It takes about three months to make finished compost, lightning speed compared to the timeline when unsupported by humans. Compost becomes a source of aerobic microorganisms as it provides all the requirements for life – food, shelter, moisture, and warmth.

Actively Aerated Compost Tea (AACT), popularised by Dr. Elaine Ingham, is a style of breeding and amplifying aerobic microorganisms to be added to soils for improved soil health and breathes life into our tired and degraded soils. Finished compost is where we source the microbes; the tea we brew is meant to amplify them or increase their populations through reproduction. The more aerobic microbes, the better!

Now Let’s Talk Anaerobes

The other form of microbial amplification is done using anaerobic microorganisms, mainly bacterial. Korean Natural Farming, popularised by Dr. Cho, uses intentional anaerobic fermentation to break down the cell walls and release the life force from the plants. Bokashi, popularised by Dr Teuro Higa, out of Okinawa, Japan, is another anaerobic fermentation technique that uses all food and animal waste forms in its rapid breakdown process. Even crazier– static composting; a way to decompose animal remains and other fat and protein-based materials.

soil & life

An essential aspect of anaerobic fermentation is that it is controlled and intentional rather than accidental. We are not talking about an intended aerobic compost pile that goes bad due to lack of oxygen, or you would be breeding harmful microbes that you do not want to add to your system. Those anaerobes will often kill your garden plants.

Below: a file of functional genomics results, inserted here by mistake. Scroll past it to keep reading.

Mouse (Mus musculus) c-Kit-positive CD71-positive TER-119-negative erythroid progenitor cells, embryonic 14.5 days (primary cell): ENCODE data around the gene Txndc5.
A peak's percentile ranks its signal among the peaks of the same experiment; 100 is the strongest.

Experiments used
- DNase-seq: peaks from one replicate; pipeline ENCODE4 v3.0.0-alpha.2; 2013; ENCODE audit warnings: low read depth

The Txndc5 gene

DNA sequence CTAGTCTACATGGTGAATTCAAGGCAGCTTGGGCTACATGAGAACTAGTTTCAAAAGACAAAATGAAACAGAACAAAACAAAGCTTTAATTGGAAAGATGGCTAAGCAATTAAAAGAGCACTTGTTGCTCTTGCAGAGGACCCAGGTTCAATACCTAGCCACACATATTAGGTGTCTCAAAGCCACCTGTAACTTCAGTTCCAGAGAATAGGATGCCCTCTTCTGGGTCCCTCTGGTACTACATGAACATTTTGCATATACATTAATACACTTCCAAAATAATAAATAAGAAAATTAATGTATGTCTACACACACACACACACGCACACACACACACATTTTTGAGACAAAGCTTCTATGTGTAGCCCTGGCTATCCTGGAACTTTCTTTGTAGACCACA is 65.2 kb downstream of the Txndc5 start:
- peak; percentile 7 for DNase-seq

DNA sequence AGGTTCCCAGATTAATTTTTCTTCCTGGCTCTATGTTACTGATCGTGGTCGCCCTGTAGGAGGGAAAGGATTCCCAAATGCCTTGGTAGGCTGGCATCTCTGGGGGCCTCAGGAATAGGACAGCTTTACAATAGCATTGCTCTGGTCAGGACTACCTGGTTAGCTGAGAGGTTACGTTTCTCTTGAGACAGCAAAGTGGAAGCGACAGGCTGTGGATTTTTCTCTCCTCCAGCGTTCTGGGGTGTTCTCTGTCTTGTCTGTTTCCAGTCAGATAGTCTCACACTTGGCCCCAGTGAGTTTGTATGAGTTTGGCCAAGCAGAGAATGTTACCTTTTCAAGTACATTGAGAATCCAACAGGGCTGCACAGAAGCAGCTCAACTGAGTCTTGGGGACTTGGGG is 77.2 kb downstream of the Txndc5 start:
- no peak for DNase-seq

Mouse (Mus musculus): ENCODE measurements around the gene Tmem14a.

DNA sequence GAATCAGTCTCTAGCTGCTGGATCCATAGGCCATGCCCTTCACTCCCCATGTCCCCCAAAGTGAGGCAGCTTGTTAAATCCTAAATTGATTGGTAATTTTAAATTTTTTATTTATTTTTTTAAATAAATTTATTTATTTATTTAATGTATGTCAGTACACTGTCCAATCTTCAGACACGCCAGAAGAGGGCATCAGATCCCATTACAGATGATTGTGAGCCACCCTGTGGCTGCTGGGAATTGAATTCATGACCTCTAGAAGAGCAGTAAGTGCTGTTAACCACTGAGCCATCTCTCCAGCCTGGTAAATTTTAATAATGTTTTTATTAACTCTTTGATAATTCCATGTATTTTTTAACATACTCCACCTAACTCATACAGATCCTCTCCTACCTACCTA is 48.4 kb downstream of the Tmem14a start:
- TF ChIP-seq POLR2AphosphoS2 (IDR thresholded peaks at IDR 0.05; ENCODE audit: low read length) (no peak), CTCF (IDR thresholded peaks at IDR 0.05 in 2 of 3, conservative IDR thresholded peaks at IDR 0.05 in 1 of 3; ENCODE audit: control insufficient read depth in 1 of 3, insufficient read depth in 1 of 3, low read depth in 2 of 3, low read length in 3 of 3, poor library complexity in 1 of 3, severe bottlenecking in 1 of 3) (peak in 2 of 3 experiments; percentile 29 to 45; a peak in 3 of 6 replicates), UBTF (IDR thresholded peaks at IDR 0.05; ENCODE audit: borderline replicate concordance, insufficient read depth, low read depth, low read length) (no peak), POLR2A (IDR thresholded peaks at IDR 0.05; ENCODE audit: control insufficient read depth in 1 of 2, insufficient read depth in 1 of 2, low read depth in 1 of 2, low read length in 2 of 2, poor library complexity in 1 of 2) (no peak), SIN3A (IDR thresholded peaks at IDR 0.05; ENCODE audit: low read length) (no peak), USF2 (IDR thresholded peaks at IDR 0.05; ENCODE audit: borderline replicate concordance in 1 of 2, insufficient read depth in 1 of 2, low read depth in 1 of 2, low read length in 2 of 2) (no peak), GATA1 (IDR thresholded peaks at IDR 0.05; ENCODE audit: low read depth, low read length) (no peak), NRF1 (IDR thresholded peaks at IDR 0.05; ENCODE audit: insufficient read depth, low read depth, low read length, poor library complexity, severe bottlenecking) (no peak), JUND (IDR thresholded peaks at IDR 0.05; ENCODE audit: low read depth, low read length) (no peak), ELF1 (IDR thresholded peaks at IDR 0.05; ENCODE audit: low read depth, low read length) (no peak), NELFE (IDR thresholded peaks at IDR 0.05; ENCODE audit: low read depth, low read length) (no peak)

The anaerobic fermentation process is specifically focused on brewing out this other type of beneficial organism to reap the benefits of what they excrete – lactic acids – which help keep pathogenic organisms at bay and a myriad of other benefits. We simply use fermentation to harness these specialized organisms and the exudates they release and apply them to our aerobic soil system. We generally think of anaerobic conditions as bad and phytotoxic. However, it’s important to note that many anaerobes are necessary and beneficial. This is why it is crucial to be intentional about the fermentation method you are using and that you are curating the benefits rather than the detriments.

Both aerobic and anaerobic decomposition use the natural microbes already floating around in our environment to facilitate the composting process. All we do is add the” feedstock” and optimal growing conditions to encourage them to reproduce and make more of themselves. We then take this concoction of microbial goodness and add it to the soil to increase nutrition, water holding capacity, carbon sequestration, and disease-fighting power. When this happens, our soil is truly “Alive”.

Clean Soil Is Essential

Our world revolves around soil biology. Learning to harness these forces and contribute positively to our world, even at the smallest scale, really matters. Clean soil and water are the fundamental sources of life on this planet, without which none of us would exist. Just as we can’t survive without our gut flora, soil cannot live without its flora. Let’s help nature speed up this laborious process and do our part to return the nutrients and carbon from our food back to the earth.

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Author

Joanna Berg

Certified Professional Soil Scientist

Joanna Berg is a Certified Professional Soil Scientist specializing in pest and disease diagnosis and integrated crop management solutions through her firm in Northern California, Dirty Business Soil, LLC.